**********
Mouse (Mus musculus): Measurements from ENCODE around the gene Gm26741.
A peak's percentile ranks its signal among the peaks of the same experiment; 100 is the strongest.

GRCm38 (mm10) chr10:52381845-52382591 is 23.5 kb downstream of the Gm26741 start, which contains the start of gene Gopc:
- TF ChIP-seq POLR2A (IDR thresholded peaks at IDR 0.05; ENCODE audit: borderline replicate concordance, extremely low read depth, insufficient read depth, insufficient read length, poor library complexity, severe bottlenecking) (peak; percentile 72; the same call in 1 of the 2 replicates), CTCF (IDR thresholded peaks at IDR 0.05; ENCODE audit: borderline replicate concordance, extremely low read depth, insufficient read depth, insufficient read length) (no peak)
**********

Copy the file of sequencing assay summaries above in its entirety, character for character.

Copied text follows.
Mouse (Mus musculus): Measurements from ENCODE around the gene Gm26741.
A peak's percentile ranks its signal among the peaks of the same experiment; 100 is the strongest.

GRCm38 (mm10) chr10:52381845-52382591 is 23.5 kb downstream of the Gm26741 start, which contains the start of gene Gopc:
- TF ChIP-seq POLR2A (IDR thresholded peaks at IDR 0.05; ENCODE audit: borderline replicate concordance, extremely low read depth, insufficient read depth, insufficient read length, poor library complexity, severe bottlenecking) (peak; percentile 72; the same call in 1 of the 2 replicates), CTCF (IDR thresholded peaks at IDR 0.05; ENCODE audit: borderline replicate concordance, extremely low read depth, insufficient read depth, insufficient read length) (no peak)